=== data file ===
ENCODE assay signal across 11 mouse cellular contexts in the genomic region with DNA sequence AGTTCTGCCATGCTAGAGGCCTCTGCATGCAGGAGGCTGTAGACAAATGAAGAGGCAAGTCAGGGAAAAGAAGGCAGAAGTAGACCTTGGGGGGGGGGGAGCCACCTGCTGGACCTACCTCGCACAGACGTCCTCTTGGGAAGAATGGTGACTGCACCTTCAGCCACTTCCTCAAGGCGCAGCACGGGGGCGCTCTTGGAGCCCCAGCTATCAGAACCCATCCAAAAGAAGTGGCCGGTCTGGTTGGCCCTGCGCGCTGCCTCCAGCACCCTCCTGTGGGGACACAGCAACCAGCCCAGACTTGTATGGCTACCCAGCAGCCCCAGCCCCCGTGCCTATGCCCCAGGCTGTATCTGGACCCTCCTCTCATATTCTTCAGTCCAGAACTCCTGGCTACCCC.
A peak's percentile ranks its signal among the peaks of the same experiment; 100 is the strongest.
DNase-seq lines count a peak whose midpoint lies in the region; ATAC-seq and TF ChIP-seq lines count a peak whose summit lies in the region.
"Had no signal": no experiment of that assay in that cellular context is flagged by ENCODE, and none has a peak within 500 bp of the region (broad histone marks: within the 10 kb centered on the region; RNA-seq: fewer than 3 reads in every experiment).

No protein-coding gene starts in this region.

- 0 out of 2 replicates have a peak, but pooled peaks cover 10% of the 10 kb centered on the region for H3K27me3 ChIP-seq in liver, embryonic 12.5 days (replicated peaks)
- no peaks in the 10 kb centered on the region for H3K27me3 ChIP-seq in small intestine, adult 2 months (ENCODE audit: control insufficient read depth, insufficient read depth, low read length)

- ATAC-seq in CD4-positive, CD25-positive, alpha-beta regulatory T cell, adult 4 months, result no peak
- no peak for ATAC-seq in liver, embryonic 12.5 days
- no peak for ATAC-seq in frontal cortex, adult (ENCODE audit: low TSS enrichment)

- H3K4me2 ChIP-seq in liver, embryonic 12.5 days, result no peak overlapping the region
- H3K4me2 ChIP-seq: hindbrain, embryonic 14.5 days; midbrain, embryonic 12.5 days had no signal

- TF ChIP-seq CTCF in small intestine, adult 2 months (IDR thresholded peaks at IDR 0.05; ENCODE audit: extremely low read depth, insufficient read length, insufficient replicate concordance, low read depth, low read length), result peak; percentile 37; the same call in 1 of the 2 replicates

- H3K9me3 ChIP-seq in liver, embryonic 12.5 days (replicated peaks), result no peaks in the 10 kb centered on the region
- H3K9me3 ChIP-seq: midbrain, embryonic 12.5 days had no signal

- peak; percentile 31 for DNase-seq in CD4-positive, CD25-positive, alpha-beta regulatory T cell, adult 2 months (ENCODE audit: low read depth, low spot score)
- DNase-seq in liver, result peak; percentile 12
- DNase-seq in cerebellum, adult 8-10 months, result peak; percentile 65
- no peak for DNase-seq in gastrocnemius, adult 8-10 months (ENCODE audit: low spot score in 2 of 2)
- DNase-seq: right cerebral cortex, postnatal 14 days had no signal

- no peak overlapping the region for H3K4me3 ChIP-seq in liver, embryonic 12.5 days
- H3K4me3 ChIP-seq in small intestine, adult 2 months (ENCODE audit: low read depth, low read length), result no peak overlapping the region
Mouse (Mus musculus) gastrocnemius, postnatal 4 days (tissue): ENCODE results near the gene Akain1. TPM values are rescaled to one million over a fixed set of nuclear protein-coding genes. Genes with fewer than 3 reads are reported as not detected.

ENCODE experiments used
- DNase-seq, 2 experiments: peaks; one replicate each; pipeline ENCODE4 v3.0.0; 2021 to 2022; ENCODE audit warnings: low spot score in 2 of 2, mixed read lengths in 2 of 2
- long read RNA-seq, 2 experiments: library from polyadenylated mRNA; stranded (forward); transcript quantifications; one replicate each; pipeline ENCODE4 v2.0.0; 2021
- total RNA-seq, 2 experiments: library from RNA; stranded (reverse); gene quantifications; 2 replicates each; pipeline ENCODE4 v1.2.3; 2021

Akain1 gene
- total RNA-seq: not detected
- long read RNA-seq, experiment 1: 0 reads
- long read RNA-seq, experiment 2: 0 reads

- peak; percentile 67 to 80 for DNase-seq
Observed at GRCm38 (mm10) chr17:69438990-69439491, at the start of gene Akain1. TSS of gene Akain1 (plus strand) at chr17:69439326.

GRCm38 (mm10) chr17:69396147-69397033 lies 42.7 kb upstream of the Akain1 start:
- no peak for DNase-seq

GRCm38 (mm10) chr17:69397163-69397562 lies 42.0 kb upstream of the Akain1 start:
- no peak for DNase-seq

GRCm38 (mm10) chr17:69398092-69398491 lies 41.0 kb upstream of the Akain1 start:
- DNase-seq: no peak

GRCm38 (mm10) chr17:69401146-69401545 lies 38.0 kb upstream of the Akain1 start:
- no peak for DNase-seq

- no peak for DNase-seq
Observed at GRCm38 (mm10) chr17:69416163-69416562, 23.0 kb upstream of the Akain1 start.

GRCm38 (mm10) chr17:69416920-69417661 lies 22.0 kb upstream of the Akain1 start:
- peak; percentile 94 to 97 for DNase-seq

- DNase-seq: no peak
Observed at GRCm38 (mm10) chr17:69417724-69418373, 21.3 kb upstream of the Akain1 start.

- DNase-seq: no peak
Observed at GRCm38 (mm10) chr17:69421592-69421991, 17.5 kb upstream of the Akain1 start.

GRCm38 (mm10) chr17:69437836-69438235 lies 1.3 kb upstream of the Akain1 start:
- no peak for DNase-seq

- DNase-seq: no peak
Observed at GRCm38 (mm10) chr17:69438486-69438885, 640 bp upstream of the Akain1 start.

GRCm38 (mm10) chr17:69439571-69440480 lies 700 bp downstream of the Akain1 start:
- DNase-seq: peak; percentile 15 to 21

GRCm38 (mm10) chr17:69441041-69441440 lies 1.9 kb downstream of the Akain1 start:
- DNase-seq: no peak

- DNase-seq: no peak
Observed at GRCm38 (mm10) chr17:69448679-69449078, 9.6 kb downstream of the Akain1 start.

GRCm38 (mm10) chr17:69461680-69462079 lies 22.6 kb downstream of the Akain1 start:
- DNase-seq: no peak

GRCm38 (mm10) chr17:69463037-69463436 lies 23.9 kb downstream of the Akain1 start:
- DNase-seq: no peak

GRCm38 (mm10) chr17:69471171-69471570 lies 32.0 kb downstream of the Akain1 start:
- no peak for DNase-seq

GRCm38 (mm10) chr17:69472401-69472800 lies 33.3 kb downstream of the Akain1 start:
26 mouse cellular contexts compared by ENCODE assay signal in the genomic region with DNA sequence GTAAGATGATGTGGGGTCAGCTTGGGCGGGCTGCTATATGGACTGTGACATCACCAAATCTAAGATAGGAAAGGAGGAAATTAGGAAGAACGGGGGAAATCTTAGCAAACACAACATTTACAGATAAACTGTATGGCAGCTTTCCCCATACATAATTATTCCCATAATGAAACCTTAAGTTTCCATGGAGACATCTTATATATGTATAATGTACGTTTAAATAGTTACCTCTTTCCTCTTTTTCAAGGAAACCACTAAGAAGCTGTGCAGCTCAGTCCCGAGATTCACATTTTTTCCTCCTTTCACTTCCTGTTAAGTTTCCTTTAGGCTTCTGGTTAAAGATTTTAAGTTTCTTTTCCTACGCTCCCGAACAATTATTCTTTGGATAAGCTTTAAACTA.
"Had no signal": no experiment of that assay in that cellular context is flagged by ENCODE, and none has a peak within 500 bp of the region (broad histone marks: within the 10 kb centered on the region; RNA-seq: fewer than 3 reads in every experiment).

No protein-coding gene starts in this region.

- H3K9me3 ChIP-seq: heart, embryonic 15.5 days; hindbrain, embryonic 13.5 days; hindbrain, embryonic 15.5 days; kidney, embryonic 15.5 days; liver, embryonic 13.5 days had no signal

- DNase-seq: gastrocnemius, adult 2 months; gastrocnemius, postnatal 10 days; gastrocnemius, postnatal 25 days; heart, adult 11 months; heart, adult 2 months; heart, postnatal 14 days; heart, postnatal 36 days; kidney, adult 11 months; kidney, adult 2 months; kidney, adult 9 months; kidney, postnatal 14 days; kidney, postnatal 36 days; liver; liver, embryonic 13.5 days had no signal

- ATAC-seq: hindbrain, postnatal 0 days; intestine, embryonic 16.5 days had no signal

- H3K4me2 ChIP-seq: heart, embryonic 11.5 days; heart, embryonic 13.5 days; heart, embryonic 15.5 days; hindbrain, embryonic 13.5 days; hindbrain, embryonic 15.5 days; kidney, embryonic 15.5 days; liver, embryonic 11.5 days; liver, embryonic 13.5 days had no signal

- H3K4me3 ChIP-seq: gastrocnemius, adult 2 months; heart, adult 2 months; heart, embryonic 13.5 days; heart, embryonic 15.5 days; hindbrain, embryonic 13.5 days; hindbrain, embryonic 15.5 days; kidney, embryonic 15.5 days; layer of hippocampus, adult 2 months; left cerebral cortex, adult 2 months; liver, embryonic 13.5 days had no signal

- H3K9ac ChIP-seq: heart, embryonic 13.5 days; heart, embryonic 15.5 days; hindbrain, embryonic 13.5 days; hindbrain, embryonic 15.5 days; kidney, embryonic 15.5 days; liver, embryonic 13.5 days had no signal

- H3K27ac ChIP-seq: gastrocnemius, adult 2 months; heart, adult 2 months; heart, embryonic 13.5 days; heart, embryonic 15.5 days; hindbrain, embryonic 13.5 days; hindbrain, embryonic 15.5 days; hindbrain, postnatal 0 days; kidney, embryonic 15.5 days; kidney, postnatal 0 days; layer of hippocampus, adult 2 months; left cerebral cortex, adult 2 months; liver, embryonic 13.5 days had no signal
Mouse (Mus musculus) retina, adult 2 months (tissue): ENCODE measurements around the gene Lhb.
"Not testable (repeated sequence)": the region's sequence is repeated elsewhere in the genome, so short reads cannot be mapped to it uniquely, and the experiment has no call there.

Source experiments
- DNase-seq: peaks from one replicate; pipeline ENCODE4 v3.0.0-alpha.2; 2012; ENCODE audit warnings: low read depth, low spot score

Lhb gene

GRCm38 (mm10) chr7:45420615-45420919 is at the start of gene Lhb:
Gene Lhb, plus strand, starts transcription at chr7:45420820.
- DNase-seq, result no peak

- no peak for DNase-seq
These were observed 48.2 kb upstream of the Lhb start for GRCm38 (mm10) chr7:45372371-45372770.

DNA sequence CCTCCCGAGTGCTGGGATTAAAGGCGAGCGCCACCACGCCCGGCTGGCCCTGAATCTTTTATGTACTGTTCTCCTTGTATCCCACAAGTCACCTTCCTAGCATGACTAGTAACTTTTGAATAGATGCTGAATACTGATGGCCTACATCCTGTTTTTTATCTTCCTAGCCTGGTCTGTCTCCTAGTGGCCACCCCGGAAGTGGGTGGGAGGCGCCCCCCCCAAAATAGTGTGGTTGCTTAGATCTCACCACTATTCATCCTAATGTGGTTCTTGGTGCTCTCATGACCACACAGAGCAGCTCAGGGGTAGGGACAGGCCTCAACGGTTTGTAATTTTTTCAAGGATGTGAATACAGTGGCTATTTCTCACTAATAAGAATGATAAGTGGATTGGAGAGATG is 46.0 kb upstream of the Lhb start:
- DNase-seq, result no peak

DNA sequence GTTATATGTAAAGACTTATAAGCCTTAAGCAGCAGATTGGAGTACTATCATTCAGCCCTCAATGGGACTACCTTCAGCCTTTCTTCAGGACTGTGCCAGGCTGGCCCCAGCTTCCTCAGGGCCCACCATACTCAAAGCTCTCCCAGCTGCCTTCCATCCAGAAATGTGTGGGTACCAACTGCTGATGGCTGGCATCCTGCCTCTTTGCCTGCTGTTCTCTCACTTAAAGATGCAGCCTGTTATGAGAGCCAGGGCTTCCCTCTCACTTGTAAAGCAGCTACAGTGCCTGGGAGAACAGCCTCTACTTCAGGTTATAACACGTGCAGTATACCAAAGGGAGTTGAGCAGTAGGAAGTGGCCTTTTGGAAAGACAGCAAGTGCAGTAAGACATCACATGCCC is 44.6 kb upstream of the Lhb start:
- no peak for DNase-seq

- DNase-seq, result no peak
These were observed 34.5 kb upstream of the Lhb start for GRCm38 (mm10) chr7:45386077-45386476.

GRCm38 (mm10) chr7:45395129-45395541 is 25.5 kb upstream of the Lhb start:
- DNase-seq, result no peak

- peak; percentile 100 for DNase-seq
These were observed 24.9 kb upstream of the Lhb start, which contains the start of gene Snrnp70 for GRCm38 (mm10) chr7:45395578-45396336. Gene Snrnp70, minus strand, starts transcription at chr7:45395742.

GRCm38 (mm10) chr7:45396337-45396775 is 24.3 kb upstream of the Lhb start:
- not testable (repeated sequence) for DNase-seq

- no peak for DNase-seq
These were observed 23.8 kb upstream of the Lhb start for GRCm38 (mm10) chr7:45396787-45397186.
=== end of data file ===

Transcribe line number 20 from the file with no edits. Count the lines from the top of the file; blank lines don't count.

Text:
- DNase-seq: right cerebral cortex, postnatal 14 days had no signal